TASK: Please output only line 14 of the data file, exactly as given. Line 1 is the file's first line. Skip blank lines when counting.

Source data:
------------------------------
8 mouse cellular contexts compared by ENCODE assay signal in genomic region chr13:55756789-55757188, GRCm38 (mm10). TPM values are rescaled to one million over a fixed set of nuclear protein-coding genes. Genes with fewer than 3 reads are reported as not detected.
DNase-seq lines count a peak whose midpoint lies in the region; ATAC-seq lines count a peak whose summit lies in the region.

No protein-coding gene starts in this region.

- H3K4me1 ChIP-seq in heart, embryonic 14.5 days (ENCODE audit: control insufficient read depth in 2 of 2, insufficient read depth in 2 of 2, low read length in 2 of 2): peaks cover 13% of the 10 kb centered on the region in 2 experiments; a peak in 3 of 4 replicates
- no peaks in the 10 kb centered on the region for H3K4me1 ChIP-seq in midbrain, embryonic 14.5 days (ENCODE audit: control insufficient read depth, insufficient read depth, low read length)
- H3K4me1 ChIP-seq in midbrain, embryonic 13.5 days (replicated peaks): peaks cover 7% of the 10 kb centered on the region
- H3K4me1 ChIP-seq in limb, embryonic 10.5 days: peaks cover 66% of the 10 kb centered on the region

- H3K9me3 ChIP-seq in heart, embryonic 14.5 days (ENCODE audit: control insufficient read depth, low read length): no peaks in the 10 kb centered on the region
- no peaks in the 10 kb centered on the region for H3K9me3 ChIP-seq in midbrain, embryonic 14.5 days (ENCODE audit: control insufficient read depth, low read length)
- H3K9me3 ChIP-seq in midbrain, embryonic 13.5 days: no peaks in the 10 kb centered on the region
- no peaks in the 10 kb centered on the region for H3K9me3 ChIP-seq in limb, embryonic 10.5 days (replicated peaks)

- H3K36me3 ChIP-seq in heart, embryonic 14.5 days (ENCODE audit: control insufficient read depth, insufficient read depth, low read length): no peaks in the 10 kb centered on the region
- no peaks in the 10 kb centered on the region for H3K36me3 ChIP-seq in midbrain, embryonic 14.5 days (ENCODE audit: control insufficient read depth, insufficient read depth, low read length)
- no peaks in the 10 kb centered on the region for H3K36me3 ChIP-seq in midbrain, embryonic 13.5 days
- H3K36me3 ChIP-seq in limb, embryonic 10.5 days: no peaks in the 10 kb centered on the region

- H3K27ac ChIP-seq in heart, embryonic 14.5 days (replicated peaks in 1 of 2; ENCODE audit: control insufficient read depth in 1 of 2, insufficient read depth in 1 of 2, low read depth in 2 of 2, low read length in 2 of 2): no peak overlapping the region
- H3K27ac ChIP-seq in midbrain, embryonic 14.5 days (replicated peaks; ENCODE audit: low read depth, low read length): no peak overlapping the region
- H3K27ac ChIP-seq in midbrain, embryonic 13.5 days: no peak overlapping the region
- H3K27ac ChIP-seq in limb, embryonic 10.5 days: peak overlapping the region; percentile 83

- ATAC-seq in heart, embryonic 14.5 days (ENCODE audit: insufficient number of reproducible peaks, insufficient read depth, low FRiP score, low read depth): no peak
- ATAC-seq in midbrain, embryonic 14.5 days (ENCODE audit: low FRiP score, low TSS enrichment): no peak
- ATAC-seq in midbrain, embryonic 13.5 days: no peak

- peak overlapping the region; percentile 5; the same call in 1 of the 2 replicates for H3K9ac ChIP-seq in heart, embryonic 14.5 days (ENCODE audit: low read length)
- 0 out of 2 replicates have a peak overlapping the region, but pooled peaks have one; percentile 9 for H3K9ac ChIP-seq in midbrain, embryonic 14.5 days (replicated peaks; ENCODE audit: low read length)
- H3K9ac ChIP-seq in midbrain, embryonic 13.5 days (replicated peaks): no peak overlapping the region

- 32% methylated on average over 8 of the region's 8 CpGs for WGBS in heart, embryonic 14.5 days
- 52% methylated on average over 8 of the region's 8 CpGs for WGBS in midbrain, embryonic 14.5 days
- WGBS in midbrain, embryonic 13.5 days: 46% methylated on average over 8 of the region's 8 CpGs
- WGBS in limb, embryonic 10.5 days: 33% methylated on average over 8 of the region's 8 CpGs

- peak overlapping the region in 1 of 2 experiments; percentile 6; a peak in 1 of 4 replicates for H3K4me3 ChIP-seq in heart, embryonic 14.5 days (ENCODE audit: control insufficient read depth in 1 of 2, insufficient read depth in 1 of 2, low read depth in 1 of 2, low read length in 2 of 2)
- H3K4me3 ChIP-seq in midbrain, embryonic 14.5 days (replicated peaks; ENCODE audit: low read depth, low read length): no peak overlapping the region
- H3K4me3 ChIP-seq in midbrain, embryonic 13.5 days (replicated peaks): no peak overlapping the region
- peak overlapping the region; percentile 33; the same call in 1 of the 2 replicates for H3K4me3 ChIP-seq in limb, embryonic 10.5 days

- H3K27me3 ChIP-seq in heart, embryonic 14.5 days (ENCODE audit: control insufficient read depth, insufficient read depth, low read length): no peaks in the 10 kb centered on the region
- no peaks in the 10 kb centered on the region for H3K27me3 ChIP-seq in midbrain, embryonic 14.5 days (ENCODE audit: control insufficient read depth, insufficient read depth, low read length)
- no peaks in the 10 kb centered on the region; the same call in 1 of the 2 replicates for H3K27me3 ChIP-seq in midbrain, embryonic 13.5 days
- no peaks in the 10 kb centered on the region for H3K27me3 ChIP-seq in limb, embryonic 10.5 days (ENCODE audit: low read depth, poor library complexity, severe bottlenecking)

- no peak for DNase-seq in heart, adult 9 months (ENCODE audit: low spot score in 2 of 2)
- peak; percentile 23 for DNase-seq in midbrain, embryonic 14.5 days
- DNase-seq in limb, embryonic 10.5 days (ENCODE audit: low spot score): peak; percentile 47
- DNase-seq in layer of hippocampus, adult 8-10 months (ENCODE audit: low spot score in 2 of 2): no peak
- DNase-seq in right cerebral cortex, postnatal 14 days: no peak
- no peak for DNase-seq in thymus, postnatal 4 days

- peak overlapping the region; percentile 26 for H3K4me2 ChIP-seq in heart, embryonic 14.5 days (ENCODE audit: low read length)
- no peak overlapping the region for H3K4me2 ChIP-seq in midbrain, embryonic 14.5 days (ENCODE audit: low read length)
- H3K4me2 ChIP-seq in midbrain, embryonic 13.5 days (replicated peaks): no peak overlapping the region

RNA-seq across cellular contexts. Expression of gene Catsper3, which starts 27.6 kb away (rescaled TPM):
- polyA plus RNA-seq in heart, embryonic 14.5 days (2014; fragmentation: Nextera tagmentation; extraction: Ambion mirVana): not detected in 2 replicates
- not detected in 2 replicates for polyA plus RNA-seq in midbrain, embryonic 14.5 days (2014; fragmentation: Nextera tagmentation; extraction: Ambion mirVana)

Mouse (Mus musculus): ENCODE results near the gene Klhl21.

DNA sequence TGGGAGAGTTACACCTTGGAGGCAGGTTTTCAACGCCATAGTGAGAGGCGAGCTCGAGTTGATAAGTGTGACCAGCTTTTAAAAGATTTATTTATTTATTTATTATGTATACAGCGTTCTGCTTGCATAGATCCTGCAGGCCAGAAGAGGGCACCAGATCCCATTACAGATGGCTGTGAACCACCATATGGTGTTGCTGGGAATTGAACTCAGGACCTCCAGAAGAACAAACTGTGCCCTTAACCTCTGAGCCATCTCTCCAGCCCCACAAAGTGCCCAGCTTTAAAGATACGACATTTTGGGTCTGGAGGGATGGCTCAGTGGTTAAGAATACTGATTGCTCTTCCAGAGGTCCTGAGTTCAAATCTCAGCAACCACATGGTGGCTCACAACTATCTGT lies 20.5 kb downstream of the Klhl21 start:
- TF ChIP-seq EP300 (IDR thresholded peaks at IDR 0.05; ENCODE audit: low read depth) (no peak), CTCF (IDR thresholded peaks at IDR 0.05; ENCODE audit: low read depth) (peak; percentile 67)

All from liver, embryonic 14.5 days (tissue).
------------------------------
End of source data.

- no peaks in the 10 kb centered on the region for H3K36me3 ChIP-seq in midbrain, embryonic 13.5 days